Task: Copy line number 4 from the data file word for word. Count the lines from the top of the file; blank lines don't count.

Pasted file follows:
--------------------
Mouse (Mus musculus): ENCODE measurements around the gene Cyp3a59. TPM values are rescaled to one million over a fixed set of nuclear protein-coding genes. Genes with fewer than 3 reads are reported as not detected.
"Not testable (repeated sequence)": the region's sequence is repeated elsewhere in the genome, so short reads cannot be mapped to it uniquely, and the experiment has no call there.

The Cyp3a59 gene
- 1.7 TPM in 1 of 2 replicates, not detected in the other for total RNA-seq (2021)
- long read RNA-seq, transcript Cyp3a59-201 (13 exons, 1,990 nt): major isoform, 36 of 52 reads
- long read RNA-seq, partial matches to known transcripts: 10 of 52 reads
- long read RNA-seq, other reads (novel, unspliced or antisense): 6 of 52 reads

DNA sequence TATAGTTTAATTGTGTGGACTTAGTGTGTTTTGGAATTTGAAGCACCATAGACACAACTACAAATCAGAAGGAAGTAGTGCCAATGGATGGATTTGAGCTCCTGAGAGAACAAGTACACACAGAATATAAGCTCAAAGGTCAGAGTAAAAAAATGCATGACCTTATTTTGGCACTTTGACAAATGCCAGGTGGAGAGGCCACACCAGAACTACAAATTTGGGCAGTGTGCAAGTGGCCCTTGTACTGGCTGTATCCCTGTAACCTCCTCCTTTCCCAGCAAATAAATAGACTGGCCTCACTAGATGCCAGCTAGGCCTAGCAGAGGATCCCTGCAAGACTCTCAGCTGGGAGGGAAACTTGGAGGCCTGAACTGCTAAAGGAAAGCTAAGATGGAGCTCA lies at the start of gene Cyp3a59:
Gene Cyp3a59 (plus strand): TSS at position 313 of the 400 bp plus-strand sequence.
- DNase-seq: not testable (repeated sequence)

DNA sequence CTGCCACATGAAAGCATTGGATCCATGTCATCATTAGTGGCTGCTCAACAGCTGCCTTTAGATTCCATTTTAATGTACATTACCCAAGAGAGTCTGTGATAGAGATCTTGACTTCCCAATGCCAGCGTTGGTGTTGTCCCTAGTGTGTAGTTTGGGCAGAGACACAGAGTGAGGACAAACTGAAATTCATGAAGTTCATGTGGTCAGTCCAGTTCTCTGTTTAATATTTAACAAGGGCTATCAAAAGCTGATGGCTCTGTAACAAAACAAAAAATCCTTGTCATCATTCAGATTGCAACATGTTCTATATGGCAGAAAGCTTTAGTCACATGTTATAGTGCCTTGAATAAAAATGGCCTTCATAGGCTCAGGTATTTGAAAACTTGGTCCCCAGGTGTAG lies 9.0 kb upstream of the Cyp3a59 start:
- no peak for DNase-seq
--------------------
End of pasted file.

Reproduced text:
- 1.7 TPM in 1 of 2 replicates, not detected in the other for total RNA-seq (2021)